New NME editor Charlotte Gunn is looking forward to forging “a new era” for the title as it turns its focus online after dropping print.
Gunn says she fondly remembers reading the magazine when she was growing up, telling Press Gazette: “NME meant as much to me as it did to every young music fan.
“I read about my favourite bands in those pages and bought my first gig ticket from their listings page. People lament that when they were young, NME was their bible. I want us to be that again.”
NME remains one of the most recognisable magazine brands in the UK. First published in 1952, it reinvented itself as a free magazine in 2015 before ceasing print production earlier this year to go digital only.
The move “feels like a fresh start”, according to Gunn, who says that the team are “all more driven than ever to take NME to new heights”.
Gunn had been head of digital at NME for almost three years prior to her appointment. During those years the website more than doubled the size of its audience, taking its number of unique users to over 14m a month.
As a result she is confident in NME’s digital future, saying: “We have a loyal, digital audience and we’re profitable.”
NME’s older following had become critical of the direction NME has gone in, going from a music magazine to a broader entertainment brand covering film, TV and fashion and with cover stars including actors such as Idris Elba and Robert Pattinson.
Writing in the Guardian, GQ music editor Alexis Petridis said: “The paper was an irrelevant shadow of its former self.”
Despite distribution figures of 289,432 copies a week (ABC), a Yougov survey found that only 11 per cent of self-described music obsessives said they had read the magazine in the three months before it closed.
Yougov said: “This hints at the lack of loyalty and excitement the brand created towards the end of its print run among what would arguably be its core audience.”
Gunn acknowledges criticism of the brand and says she wants to “bring back some of NME’s core values and re-establish our critical voice”.
She added: “That will mean more live and album reviews, championing new music and helping our users discover it and providing world-class access to the artists music fans want to read about.
“Whether it’s a long-read, a playlist or a video – and whether you like grime or hardcore – I want to make sure that NME is the first place people think to go.”
In order to achieve this NME will be widening its pool of writers with different backgrounds in music journalism and the music industry.
“I want to champion female writers and artists more than we have done in the past,” Gunn says. “The festival line-ups this year still suggest we’ve got a long way to go before there’s equal representation in the industry.
“We can play a part in changing that.”
Although she says the decision to go online only is “tinged with sadness”, she adds that from a business point of view “it makes complete sense”.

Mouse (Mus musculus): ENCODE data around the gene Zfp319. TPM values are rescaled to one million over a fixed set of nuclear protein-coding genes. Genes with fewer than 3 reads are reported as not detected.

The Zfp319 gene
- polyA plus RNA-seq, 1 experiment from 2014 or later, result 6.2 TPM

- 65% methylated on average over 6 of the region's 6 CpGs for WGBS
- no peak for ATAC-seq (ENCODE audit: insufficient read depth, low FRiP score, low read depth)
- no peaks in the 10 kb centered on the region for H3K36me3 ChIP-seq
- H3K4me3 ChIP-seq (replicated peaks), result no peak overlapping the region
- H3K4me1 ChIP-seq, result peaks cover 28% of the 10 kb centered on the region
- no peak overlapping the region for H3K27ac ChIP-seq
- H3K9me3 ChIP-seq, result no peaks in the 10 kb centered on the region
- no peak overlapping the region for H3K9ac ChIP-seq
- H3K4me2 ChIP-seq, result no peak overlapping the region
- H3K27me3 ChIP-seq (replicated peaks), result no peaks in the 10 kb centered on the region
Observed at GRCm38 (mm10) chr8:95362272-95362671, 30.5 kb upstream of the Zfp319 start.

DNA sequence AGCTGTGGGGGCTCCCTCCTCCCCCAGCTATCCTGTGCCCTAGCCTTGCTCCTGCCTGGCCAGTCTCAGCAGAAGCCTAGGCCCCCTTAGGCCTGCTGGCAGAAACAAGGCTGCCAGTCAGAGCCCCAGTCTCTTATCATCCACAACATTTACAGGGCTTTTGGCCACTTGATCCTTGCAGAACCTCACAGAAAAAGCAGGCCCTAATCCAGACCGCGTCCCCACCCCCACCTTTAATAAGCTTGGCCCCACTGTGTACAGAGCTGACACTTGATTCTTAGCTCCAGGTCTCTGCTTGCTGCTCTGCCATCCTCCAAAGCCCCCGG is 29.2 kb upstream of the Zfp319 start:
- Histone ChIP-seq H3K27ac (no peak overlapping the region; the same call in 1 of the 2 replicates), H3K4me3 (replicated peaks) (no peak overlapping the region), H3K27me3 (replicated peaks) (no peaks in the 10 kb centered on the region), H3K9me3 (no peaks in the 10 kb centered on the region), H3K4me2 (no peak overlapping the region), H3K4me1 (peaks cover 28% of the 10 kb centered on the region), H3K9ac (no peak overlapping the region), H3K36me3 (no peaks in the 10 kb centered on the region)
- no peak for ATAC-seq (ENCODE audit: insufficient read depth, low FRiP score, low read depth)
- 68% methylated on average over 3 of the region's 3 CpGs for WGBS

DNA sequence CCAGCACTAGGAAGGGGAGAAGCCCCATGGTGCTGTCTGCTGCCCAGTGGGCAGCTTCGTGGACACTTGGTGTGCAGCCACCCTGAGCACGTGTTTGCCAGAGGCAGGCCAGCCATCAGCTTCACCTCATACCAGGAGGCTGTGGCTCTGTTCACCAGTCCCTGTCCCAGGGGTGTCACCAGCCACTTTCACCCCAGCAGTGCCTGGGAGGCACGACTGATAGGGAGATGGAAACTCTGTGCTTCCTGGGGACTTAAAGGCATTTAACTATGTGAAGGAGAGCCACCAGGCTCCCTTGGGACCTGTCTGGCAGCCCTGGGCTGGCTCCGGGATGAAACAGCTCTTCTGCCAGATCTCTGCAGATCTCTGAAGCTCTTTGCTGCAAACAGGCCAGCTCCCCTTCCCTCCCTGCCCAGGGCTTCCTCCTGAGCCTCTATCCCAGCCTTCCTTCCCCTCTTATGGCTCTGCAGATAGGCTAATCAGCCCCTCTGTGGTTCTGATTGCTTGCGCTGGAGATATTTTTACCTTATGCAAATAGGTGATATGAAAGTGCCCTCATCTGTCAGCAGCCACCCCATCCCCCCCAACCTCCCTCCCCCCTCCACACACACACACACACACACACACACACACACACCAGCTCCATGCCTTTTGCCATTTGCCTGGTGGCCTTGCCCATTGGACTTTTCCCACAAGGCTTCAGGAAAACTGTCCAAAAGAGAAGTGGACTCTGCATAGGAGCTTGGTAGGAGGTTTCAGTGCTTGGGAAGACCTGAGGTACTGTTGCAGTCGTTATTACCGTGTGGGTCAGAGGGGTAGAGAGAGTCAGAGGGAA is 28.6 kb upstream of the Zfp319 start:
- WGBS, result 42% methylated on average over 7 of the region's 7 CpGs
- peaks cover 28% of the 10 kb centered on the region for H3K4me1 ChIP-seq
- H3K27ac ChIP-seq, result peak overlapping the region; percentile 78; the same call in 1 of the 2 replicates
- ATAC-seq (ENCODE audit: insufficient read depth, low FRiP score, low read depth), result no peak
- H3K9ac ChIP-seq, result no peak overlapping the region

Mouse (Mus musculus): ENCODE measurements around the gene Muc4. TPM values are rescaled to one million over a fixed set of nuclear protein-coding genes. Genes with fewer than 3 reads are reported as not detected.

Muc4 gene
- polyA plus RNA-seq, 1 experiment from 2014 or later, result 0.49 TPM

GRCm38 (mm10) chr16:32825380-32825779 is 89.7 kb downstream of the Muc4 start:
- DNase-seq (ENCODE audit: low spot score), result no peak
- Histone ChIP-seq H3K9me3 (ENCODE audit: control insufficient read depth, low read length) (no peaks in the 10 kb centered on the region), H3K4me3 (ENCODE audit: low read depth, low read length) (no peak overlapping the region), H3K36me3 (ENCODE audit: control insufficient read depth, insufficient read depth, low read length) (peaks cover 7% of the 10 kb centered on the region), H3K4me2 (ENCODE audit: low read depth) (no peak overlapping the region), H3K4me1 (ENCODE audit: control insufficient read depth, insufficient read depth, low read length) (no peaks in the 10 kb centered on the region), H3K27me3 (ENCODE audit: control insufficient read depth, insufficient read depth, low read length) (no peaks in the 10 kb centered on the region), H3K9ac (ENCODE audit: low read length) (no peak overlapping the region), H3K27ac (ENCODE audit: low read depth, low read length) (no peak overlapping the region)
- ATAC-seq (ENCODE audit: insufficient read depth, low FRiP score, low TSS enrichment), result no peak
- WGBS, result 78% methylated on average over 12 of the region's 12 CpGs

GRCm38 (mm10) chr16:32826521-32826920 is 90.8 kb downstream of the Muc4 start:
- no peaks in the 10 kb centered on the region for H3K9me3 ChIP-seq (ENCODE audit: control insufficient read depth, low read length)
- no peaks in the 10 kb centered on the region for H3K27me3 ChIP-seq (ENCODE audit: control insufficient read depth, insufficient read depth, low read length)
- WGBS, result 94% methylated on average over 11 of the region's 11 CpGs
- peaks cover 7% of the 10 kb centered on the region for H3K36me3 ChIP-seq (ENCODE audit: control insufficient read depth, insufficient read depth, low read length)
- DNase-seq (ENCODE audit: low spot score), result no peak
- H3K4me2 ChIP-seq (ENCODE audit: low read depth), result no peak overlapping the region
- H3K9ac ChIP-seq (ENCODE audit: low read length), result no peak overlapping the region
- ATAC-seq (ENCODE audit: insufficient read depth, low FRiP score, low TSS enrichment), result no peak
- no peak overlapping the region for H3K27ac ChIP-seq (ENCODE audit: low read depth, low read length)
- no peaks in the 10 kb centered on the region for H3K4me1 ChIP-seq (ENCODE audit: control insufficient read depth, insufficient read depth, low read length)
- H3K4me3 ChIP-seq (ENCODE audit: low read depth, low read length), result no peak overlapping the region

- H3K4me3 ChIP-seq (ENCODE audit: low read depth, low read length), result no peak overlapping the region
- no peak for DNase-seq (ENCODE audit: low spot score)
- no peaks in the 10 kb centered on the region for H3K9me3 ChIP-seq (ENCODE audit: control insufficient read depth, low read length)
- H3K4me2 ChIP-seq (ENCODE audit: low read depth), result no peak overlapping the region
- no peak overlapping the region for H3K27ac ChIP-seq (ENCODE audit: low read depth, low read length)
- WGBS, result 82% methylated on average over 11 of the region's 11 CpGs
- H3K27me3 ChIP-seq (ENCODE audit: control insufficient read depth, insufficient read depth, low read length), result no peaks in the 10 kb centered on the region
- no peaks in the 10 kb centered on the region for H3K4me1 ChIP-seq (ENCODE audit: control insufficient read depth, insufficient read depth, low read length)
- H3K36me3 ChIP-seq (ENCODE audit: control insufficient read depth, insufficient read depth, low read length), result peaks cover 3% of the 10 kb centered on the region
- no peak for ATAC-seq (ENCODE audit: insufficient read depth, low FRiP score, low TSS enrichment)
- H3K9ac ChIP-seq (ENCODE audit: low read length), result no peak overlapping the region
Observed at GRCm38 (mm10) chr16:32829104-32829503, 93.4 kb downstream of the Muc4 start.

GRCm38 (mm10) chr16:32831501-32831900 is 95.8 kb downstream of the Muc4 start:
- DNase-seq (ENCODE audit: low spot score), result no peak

“The advertising revenue wasn’t there for print, sadly, but the size of our audience means that display advertising is still hugely valuable to us.”
As part of its strategy NME will also look to incorporate sponsored and native content, start live events and expand their ticket offering, so users can read about a band they love and buy tickets direct from the page.
NME have also launched two radio stations which will offer new opportunities for advertising revenue.
Gunn says: “The business model of the free magazine meant that we had to appeal to a broader mass audience. With that, came a certain diversification of what we were covering.
“With online, it’s easier to target niche communities… in a credible and meaningful way. Someone can come to the site and read only about grime or indie and never have to see any of the other content we produce.
“That’s not possible with a magazine.”
However independent music magazines are proving that there is still success to be had in print publishing.
Crack Magazine was founded in Bristol in 2009 and launched a Berlin edition in 2015 and an Amsterdam edition in 2017, while Loud and Quiet, first published in 2005, now distributes to 600 outlets across the UK.
On the strengthening competition, Gunn says: “I always love to see what everyone’s doing, from the blogs to the newspaper sites. It’s so important that music journalists have a platform so whether that’s with us or elsewhere, I see it as a hugely positive and inspiring thing.”
However Gunn doesn’t think NME has anything to fear from their competitors. “We’re NME. We have a 66-year history and we’re still a hugely emotive brand. That alone sets us apart from so many others.
“On a day-to-day level, we do that with expertise, a unique tone of voice and a breadth of content that you can’t get anywhere else.
“We don’t need to recapture music fans – we have them, and I’m excited to hear a new wave of NME readers moan about how ‘it’s not as good as it used to be’ ten years on from now.”
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